It's Officially the Snowiest Winter in History

Over 70-inches of snow fell this season and it's not over yet

The Blizzard of 2010 is pretty much over, but before the snow even stopped falling, it helped Philadelphia make history.

This is officially the snowiest winter season in the city's recorded history, according to the National Weather Service.

71.6-inches of snow fell in Philadelphia so far this season and it's not even over.

"This is almost beyond words," said Meteorologist Glenn "Hurricane" Schwartz. "No matter how old you are, you probably will never experience a winter like this in your lifetime, again."

The last record was only set 14 years ago during the Blizzard of 1996 when 65.5 inches fell -- 33 inches of which were dumped during that storm.

This latest storm has dumped over 14 inches in Philly and higher amounts are being tallied in the northern and western suburbs. Here are some of the highest measurements so far:

  • Wilmington, Del. -- 12.8 inches
  • Bear, Del. -- 12.8 inches
  • Ewing, N.J. -- 17.5
  • Cherry Hill, N.J. -- 13 inches
  • Boyerton, Pa. -- 23.3 inches
  • Perkasie, Pa. -- 21 inches
  • East Nantmeil, Pa. -- 26.8 inches
  • Allentown, Pa. -- 17.6 inches
  • Trappe, Pa. -- 21.8 inches
  • Elkins Park, Pa. -- 16.5 inches

We also had more stronger winter storms this season than ever. There are only two other seasons -- 1960-61 and 1978 -- that had more than one storm with 10 or more inches of accumulation since 1888, says Glenn. Neither of those seasons had storms that broke the 20 inch accumulation mark.

The heavy snow and strong winds caused officials to close highways and schools, shutter public transit and shut down cities.

Gov. Ed Rendell ordered the closure of the Schuylkill Expressway, Blue Route and Vine Street Expressway because driving conditions had become so hazardous. They are not expected to reopen until Thursday morning.

SEPTA, NJ Transit and BART in Del. all cancelled bus service at some point Wednesday and planes sat vacant at Philadelphia International Airport as flights were brought to a standstill. SEPTA plans to resume weekday service at 5 a.m. Thursday.

Power lines and building roofs tumbled under the weight of the fluff. In Townsend, Del., a firehouse needed to be closed after it’s roof collapsed.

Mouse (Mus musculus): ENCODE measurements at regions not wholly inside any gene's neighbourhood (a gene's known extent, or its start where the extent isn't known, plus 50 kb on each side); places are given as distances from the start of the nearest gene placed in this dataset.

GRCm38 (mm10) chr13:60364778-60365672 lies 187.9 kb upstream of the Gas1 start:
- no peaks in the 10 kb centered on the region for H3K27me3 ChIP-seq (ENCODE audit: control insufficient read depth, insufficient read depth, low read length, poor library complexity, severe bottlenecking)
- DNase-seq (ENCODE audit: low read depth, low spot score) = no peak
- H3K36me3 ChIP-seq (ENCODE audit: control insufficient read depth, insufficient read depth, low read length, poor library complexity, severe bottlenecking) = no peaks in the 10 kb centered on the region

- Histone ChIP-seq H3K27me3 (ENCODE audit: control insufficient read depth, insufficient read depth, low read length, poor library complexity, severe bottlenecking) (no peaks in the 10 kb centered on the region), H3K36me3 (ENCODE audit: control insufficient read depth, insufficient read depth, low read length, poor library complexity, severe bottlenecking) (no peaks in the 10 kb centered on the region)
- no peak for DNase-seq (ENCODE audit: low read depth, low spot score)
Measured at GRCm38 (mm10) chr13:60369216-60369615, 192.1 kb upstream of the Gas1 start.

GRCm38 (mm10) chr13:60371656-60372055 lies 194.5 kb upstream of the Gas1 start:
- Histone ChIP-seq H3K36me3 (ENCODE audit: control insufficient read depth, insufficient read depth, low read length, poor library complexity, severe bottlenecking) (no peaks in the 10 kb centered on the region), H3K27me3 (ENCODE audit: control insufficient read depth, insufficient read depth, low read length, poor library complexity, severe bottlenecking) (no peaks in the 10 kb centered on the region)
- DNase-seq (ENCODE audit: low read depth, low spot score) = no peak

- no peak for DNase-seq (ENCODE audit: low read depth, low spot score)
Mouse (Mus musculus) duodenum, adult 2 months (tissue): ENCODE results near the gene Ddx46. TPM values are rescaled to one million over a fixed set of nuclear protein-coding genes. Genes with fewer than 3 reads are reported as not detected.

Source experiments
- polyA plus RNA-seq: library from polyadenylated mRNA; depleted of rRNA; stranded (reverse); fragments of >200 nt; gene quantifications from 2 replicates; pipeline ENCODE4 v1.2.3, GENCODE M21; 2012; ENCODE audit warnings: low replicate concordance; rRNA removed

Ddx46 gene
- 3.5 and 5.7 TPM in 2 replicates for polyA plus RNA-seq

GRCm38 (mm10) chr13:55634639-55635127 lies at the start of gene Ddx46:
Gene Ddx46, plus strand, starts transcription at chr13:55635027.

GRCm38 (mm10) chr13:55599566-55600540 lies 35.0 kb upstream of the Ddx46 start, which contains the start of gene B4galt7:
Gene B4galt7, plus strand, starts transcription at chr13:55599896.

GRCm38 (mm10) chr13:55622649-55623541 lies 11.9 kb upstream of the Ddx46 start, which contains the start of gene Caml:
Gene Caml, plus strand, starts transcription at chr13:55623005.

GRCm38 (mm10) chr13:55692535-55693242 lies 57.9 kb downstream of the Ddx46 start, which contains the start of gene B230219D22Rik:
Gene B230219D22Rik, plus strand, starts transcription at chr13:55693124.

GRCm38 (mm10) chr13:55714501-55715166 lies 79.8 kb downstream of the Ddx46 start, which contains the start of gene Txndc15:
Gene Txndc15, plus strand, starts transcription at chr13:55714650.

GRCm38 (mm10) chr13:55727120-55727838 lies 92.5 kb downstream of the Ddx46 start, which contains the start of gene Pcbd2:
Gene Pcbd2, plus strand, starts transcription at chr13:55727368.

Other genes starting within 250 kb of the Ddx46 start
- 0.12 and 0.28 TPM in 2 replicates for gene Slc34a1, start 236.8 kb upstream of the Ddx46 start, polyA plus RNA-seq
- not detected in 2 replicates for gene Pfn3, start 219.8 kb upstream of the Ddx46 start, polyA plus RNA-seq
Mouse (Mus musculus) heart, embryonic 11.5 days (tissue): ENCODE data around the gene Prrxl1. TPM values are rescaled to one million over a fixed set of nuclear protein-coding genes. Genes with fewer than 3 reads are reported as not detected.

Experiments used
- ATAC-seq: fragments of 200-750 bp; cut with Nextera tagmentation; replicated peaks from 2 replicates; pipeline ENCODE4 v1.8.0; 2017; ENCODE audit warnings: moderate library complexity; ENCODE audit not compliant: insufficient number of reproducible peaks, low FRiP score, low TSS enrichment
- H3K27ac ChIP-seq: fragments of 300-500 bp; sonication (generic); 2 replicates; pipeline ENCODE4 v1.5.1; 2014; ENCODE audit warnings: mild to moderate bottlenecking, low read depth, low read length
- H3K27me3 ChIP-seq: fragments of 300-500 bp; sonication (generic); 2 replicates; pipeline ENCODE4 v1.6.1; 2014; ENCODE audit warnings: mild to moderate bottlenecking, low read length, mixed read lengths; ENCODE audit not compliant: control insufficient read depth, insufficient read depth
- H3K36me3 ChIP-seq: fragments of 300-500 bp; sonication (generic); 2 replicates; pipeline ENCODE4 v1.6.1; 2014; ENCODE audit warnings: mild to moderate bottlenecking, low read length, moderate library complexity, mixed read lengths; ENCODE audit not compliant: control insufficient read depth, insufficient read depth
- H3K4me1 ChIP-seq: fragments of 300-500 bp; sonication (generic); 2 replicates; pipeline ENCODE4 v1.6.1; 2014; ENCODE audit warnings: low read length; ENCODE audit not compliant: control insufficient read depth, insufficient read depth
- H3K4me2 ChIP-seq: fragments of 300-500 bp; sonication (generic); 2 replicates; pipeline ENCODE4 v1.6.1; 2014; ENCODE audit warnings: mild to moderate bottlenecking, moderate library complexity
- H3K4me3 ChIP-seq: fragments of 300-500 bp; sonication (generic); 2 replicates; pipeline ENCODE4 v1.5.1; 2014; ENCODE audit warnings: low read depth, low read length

People walking along Walnut Street in Center City dodged a fallen awning from the Jones New York store near 17th Street.

More than 150,000 homes are without power Wednesday night as falling trees took down lines. 120,000 of the outages are in the PECO service area. Officials say they have 450 workers on the streets working to get power restored, but admit it may take days to get eveyone back online.

Philadelphia Mayor Michael Nutter announced that the city would be closed Thursday as public safety and Streets department employees work to clean up the mess.

He urged that other employers allow residents to use Thursday as a "transition day" to shovel their sidewalks, dig out their cars and check on neighbors.

The mayor also asked residents to take their time while digging out. Philly EMS workers handled 14 cases of cardiac arrest Wednesday, a huge spike than the norm.

While many adults ponder if they'll make it into work, kids can rejoice since all city public and Catholic schools will be closed. Other districts are also following suit.

Even the animals were thrown off by the blizzard. A wayward Canadian goose wandered into the truck bay of our Bala Cynwyd, Pa. studios. Our staff gave her some shelter, a little food and a name -- Lucy -- before sending her on her way.

The blizzard conditions ended around 11 p.m. Wednesday as the storm moved further out to sea. But now we have to worry about freezing. The temperatures will tumble overnight turing slush to ice, making walking and driving even more dangerous.

Get the latest on closures and up-to-date radar over in the Winter Weather Center.

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